GA-EPD GORA response about Ray City wastewater permit violations 2021-04-05

Ray City has had a long string of wastewater violations, many each year, going back years, at its wastewater treatment plant on Cat Creek, just below Beaverdam Creek, and 8.36 Cat Creek miles upstream from the Withlacoochee River.

[Catwalk, Outfall, Fecal coliform]
Catwalk, Outfall, Fecal coliform

Most of them did not involve fecal bacteria, but two did, on monthly average, for December 2018 (see page 57), for August 2017 (see page 73). Curiously, none of these violations ever showed up in GA-EPD’s Sewage Spills Report, nor in its underlying spreadsheet going back to 2015, which is as far back as I have it. We have some idea why not about the January and February 2021 Total Suspended Solids (TSS) overflows, but not about the previous incidents.

In response to a Notice of Violation of September 22, 2020, on November 2, 2020, the City of Ray City told GA-EPD it was “in the process of developing a Corrective Action Plan (CAP) to address the issue of non-compliance with the 85% Minimum BOD removal rate stipulated in our NPDES Permit.“ The City proposed to change its sampling method to deal with “periodic low influent BOD levels”, and also to get on with dealing with the “high volumes of infiltration and inflow“ it says is the cause, including filing an application for a CDBG grant before the end of March 2021.

Thanks to Jay Howell of the EPD Southwest office in Albany for scanning and emailing to me the documents of my Georgia Open Records Act (GORA) request of last week. I asked for all the enforcement actions on Ray City that I found listed on EPA ECHO, (see the previous post) together with related correspondence. documents and emailing them to me yesterday. They are on the WWALS website. Update 2021-04-07: website page labels fixed for this GORA document.

This November 2020 CAP is apparently a new one, after the CAP accepted by GA-EPD on June 19, 2019, and submitted by the City on May 2, 2019:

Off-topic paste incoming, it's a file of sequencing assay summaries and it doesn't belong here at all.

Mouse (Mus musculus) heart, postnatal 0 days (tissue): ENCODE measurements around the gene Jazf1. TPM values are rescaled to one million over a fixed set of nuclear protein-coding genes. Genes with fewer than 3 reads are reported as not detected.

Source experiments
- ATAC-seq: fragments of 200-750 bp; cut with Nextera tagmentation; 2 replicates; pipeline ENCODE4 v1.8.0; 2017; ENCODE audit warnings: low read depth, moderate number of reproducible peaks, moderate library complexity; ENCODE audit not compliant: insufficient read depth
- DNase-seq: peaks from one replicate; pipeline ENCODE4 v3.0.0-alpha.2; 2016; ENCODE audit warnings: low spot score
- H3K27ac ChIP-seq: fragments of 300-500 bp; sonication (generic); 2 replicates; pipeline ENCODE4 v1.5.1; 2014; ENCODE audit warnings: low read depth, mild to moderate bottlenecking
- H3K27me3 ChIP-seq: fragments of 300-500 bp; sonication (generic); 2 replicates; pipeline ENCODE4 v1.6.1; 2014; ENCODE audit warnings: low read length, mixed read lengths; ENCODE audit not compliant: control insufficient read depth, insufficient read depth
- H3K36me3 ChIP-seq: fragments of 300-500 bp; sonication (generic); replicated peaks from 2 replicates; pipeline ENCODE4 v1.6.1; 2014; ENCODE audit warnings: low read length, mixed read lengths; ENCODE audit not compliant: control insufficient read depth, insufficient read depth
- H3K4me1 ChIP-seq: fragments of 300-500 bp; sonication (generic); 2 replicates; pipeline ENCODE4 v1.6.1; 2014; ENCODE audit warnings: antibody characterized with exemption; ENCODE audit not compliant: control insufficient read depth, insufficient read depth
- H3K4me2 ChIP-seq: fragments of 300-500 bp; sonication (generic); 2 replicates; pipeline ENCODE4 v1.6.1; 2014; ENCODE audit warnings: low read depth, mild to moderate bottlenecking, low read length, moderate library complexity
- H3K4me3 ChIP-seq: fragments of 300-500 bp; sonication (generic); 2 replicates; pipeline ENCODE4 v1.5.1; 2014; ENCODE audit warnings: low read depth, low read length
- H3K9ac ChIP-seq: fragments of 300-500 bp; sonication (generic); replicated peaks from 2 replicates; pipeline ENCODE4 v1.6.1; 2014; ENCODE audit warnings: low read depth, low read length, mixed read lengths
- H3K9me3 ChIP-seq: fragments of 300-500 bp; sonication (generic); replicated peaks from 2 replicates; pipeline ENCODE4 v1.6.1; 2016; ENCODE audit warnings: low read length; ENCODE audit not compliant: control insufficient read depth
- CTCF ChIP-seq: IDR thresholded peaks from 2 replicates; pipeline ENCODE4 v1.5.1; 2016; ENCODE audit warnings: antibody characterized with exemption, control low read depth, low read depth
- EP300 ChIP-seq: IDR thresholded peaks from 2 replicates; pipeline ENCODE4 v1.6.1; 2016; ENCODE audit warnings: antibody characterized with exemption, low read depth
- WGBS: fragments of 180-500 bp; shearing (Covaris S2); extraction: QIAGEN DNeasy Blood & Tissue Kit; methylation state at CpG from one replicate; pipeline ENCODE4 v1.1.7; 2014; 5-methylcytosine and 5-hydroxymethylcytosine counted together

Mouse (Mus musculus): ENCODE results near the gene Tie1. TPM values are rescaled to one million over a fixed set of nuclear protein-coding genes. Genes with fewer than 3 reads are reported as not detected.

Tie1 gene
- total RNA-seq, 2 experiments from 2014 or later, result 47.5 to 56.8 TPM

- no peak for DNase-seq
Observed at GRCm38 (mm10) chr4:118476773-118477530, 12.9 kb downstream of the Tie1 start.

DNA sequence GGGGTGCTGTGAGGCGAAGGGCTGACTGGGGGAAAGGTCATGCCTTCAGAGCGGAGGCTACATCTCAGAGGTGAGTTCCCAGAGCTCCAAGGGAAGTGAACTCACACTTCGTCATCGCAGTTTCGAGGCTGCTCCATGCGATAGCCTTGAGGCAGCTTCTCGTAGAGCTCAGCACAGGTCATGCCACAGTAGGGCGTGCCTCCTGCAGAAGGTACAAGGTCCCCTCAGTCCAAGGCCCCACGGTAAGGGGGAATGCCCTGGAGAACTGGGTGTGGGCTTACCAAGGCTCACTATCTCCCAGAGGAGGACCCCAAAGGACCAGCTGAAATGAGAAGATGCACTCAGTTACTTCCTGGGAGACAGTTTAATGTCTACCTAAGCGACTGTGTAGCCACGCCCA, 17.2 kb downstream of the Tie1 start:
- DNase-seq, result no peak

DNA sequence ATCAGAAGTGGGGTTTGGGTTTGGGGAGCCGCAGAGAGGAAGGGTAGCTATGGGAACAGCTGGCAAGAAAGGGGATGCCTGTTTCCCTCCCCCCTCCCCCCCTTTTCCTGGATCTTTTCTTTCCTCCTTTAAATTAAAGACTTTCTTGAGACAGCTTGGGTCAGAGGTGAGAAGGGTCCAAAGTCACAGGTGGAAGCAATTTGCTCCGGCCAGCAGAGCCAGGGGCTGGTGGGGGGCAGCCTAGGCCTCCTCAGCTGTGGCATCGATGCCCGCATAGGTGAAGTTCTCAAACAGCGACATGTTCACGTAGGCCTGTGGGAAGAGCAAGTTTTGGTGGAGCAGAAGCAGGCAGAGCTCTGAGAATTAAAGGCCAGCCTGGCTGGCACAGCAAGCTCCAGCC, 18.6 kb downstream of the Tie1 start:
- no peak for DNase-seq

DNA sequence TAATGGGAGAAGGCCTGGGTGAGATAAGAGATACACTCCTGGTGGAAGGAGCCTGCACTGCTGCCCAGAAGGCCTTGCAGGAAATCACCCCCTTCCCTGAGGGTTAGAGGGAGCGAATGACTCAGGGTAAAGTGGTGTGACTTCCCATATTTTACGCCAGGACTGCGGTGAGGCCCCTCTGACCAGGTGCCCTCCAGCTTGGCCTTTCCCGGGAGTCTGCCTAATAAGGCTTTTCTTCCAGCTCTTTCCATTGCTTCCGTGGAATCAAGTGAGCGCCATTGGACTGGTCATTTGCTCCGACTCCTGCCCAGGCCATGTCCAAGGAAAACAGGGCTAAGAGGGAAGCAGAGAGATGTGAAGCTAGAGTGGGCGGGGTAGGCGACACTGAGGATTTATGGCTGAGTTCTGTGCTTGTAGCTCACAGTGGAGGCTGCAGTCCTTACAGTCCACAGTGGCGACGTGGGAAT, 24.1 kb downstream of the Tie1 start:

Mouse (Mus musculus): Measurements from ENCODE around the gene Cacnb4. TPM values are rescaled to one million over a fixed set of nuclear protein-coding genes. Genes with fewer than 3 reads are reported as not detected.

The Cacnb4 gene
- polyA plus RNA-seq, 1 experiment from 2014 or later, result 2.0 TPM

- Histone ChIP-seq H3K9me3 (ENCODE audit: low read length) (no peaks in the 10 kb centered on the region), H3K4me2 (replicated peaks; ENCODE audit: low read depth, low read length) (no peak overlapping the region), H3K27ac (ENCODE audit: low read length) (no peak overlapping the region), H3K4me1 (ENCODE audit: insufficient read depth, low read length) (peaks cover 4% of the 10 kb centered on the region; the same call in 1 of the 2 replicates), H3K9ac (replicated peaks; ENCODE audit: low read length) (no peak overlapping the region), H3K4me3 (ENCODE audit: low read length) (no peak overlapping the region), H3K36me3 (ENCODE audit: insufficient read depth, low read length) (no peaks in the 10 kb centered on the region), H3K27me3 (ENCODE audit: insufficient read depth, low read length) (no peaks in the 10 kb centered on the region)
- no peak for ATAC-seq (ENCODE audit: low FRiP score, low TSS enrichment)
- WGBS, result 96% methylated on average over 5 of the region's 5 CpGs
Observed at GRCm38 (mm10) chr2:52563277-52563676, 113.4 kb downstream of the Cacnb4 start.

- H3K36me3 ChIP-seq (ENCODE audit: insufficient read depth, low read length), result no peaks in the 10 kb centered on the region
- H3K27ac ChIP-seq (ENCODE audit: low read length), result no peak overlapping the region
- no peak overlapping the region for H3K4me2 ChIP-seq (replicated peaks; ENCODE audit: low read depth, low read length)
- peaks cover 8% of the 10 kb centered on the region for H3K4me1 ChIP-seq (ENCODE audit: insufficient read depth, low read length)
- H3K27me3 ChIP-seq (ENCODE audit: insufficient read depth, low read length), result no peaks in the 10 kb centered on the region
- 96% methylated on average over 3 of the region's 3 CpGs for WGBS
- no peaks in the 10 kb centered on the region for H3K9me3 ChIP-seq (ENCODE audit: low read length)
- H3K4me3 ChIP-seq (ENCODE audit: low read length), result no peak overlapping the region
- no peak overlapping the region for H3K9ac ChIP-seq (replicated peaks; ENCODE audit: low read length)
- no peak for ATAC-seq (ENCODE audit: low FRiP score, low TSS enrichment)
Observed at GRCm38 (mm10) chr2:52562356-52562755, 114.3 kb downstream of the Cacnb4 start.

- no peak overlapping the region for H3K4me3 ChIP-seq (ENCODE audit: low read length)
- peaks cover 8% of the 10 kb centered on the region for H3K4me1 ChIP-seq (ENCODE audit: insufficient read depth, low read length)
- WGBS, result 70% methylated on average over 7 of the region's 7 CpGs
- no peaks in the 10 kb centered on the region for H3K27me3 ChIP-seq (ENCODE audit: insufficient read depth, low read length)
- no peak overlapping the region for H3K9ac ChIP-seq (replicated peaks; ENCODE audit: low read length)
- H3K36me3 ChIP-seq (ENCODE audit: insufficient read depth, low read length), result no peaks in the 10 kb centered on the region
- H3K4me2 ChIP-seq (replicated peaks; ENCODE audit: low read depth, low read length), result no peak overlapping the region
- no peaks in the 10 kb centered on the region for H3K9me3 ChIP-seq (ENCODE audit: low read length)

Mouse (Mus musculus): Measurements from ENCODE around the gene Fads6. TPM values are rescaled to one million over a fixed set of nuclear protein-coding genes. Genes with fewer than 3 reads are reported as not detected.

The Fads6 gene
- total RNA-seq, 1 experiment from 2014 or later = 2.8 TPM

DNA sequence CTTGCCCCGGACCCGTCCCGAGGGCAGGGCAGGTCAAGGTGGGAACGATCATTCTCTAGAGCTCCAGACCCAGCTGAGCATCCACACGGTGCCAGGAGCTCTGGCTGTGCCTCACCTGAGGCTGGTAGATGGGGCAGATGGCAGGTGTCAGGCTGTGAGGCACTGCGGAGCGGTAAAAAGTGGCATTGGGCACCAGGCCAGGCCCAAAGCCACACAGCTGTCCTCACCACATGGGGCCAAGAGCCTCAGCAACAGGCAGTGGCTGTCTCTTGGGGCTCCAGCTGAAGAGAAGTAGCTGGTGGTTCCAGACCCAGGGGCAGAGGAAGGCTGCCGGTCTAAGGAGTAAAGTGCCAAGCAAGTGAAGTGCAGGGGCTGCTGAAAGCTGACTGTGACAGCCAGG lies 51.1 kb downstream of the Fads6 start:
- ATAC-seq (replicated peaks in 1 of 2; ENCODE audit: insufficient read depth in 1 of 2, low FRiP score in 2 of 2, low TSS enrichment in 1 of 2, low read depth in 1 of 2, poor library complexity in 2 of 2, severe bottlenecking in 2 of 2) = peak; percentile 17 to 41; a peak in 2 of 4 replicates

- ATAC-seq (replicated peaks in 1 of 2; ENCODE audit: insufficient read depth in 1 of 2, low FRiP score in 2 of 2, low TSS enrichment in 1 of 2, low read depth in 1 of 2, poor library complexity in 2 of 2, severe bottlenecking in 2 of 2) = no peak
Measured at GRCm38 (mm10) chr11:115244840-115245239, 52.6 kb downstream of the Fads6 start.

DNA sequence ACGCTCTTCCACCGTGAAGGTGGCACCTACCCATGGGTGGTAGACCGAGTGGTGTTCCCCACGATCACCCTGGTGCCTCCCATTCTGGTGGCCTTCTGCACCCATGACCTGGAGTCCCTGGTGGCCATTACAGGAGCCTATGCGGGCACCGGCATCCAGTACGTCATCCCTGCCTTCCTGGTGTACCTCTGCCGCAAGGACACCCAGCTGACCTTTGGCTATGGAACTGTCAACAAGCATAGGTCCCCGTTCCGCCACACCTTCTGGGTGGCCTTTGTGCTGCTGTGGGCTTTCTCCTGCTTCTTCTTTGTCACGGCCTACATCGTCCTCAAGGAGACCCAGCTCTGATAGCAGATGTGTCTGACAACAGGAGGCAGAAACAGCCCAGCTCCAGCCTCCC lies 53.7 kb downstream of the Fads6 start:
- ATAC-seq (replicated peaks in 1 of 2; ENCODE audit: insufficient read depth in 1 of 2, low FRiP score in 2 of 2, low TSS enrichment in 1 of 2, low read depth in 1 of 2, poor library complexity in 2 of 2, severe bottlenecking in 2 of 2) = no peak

Dear EPD

The City of Ray City is working on the following:

04/01/2019 thru 06/15/2019: Visual inspections of manholes.

05/13/2019 thru 06/15/2019: Smoke testing city sewer system in coordination with Georgia Rural Water. 06/15/2019 thru 07/15/2019: Identify areas in need of repair.

Will update CAP with additional timelines of sewer repair from the information gathered during visual and smoke testing.

That CAP was after a long chain of Notice of Violation Letters, including one on March 28, 2019, about a March 12, 2019 enforcement conference meeting with the Mayor, two of the City’s wastewater Operators, and two GA-EPD personnel.

On February 27, 2019, Ray City pled “extreme rainfall” for “December 30, 2018 thru January 30, 2019” for why its effluent totals were over the limits, and also “During the week of December 30, 2018 thru January 5, 2019, we went below PH limit and this was also contributed to the heavy rainfall the we received.” This was in response to a Notice of Violation of February 20, 2019.

Yet in January and February 2021, Ray City again had too much outflow due to rain events. Apparently there is still room for improvement. Maybe that CDBG grant will come through and fund more sanitary sewer system improvements.

The final document received is a Consent Order on Ray City of April 2017. There is probably more correspondence about that, but I’ll have to file a GORA with the Atlanta GA-EPD office to get it, if that turns out to be relevant.

Meanwhile, we have a more complete story about what’s going on with Ray City sewage.

I’d still like to know why none of these violations showed up in GA-EPD’s spill records.

 -jsq, John S. Quarterman, Suwannee RIVERKEEPER®

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